[...] Whole Foods has always had a philosophy of treating its employees as intelligent human beings, empowering them to made decisions not normally delegated to people who might otherwise be seen as unskilled labor, and giving them significant incentives to improve their performance and productivity. Part of his formula for treating employees well has been the company's approach to health-care benefits.
He talked about it in a commentary in the Wall Street Journal last week. Here's the essence of it:Whole Foods Market pays 100% of the premiums for all our team members …for our high-deductible health-insurance plan. We also provide up to $1,800 per year in additional health-care dollars through deposits into employees' Personal Wellness Accounts to spend as they choose on their own health and wellness.
And then later on:Our team members therefore spend their own health-care dollars until the annual deductible is covered (about $2,500) and the insurance plan kicks in. This creates incentives to spend the first $2,500 more carefully.
Do you see the essence of what he has done? First, by offering high-deductible insurance, he has returned the whole concept of health insurance back to what it should have been all along -- a safety net against the really bad health catastrophes. Second, by giving employees the funding to pay for their own care when they just get the sniffles, he returns health care to the discipline that all other markets for any other kind of service have to face -- consumers making careful decisions about how to spend their own money. [...]
The article goes on to explain how the Obamacare approach is the exact opposite of what whole foods has done, and what it will mean in practical terms if it's forced on us:
[...] If Whole Foods had to switch over to an Obamacare-style approach, its costs of doing business would rise. And his employees would not be pleased, either, because under his enlightened approach to management he's already crafted his company's health benefits to reflect his employees' stated wishes. As he puts it, "Our plan's costs are much lower than typical health insurance, while providing a very high degree of worker satisfaction."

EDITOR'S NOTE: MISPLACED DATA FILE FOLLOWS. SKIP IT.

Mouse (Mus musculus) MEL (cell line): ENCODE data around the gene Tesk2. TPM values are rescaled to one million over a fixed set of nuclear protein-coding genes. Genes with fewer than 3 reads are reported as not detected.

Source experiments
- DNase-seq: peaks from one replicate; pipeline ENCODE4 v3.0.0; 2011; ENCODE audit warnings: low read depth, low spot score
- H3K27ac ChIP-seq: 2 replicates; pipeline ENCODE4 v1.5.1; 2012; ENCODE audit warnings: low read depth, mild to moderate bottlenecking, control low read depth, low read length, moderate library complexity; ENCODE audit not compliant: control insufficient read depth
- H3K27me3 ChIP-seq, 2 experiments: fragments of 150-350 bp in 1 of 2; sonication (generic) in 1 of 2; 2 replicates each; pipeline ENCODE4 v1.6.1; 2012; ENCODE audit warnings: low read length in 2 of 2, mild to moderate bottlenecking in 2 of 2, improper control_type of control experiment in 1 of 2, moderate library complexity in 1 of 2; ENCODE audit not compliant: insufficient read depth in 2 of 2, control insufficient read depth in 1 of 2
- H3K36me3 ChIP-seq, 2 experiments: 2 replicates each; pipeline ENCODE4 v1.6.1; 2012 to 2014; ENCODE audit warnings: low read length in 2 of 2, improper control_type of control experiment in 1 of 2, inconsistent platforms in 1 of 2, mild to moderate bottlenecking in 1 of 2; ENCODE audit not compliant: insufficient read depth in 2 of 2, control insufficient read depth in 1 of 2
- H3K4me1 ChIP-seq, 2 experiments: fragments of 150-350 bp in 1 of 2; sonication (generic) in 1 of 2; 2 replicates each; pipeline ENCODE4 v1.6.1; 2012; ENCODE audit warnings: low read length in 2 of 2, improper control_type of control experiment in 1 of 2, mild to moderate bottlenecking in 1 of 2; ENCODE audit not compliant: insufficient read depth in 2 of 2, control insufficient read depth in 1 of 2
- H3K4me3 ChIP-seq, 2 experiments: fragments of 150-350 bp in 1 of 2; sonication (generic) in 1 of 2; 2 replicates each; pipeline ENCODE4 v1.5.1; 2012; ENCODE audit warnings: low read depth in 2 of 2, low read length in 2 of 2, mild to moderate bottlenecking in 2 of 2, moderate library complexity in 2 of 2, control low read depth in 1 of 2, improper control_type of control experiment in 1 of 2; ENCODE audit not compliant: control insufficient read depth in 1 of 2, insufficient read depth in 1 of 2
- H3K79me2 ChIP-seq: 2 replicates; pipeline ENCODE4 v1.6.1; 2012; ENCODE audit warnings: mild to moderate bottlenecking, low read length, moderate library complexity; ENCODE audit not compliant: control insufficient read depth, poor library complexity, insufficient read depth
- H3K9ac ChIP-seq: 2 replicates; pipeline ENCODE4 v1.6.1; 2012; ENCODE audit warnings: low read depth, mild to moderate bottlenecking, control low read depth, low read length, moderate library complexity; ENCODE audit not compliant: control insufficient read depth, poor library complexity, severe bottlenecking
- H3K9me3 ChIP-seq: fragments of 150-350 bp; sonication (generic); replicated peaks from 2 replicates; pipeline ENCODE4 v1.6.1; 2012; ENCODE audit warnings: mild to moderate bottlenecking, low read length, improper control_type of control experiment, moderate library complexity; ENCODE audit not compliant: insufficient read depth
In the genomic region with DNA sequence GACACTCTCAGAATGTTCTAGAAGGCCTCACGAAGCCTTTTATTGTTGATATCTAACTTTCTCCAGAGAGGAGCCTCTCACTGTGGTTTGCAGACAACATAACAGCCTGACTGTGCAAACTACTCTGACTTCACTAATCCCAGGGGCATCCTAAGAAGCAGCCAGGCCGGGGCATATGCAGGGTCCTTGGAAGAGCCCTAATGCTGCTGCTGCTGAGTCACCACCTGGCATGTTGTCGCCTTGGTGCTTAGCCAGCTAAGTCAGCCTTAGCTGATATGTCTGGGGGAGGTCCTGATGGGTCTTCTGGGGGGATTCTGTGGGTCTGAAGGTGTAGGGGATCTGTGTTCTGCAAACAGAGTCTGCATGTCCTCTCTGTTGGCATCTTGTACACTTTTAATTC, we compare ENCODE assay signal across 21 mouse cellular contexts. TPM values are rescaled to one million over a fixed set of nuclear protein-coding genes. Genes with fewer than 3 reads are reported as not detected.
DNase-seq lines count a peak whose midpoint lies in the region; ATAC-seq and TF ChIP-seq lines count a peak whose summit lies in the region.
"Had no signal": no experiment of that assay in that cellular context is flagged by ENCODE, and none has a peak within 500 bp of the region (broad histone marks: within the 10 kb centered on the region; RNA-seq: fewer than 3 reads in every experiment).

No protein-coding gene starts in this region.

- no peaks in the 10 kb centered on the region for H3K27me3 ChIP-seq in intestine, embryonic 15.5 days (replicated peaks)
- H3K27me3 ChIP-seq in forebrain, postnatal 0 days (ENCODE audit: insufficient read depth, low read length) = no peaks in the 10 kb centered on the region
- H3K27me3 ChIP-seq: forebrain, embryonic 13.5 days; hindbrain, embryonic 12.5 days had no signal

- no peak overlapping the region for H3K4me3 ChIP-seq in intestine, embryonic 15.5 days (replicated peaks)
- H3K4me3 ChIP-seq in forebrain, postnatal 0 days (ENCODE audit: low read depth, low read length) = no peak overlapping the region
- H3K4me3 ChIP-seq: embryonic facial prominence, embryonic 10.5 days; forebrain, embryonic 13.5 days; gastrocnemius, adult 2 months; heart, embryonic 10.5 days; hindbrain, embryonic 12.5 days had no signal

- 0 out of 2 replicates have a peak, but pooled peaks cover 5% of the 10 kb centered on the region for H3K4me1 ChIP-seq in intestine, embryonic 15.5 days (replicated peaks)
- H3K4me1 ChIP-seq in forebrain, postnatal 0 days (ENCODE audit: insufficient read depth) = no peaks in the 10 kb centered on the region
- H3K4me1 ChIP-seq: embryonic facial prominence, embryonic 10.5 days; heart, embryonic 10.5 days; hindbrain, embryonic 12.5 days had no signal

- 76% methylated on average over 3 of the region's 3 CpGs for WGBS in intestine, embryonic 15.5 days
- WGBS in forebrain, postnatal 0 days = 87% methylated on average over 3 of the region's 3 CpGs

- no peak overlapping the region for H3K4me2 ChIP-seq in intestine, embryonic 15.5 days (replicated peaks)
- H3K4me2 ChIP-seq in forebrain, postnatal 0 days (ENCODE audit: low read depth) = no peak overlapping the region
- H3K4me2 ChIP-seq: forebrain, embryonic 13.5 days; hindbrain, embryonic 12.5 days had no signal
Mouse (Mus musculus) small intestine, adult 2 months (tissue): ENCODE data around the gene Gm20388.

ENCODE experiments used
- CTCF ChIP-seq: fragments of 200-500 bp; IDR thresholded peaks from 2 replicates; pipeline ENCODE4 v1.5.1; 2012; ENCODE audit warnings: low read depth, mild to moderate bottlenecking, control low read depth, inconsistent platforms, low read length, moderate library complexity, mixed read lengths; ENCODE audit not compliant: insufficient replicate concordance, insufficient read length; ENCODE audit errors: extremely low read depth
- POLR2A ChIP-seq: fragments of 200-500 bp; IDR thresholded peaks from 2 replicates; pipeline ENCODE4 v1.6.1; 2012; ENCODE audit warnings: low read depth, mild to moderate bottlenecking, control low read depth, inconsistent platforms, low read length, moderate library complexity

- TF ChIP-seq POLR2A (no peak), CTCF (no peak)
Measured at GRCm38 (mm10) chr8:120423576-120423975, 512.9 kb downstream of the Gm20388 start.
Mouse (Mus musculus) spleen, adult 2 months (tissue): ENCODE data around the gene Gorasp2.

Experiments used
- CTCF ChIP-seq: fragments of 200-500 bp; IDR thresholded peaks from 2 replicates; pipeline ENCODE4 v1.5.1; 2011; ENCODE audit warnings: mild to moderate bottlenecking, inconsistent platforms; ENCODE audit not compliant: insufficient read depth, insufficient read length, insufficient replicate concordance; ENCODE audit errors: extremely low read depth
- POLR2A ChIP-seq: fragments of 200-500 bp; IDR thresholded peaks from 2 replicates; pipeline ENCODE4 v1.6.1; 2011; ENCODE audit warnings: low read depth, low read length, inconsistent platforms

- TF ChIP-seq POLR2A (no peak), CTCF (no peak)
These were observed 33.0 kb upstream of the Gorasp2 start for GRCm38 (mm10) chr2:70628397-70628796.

Labor is the largest cost for most companies. Benefits are the fastest-growing component of labor costs. And health-care insurance is the fastest-growing component of benefits. If Obamacare is enacted, labor costs are only going to go higher -- which means that corporate profits will have to go lower, unless companies pass the costs on to consumers.
Any company CEO -- and all the more so, people who run small businesses where labor costs are high and profit margins are already slim -- needs to be concerned about this. But Mackey is coming from another place, as well.
He's pointing out the very good news that corporate profits and providing generous health benefits don't need to be at odds. He's already found the way -- he just needs to keep government from messing it up for him and his workers.
And yet Mackey has been demonized for expressing these views in print. Left-leaning bloggers have tried to organize a boycott of Whole Foods to punish Mackey. [...]
It's scary how they are gong after Mackey to silence him. The article goes on to say how the people who think health care is a right, seem to think that free speech isn't. It also says we have a chance for REAL healthcare reforms that WORK, if people like John Mackey persist in speaking out, and don't cave in to the pressure of threats to silence them.
Be sure to read Mackey's brilliant piece in the WSJ:
The Whole Foods Alternative to ObamaCare
Eight things we can do to improve health care without adding to the deficit.
Yes, eight things that will work, without raising the deficit, that the Obama Administration doesn't want you to hear about.
Healthcare debate: "Bring your ideas to the table?" or “Agree with us, or we’ll crush you?”
UPDATE: The union fatcats behind the Whole Foods boycott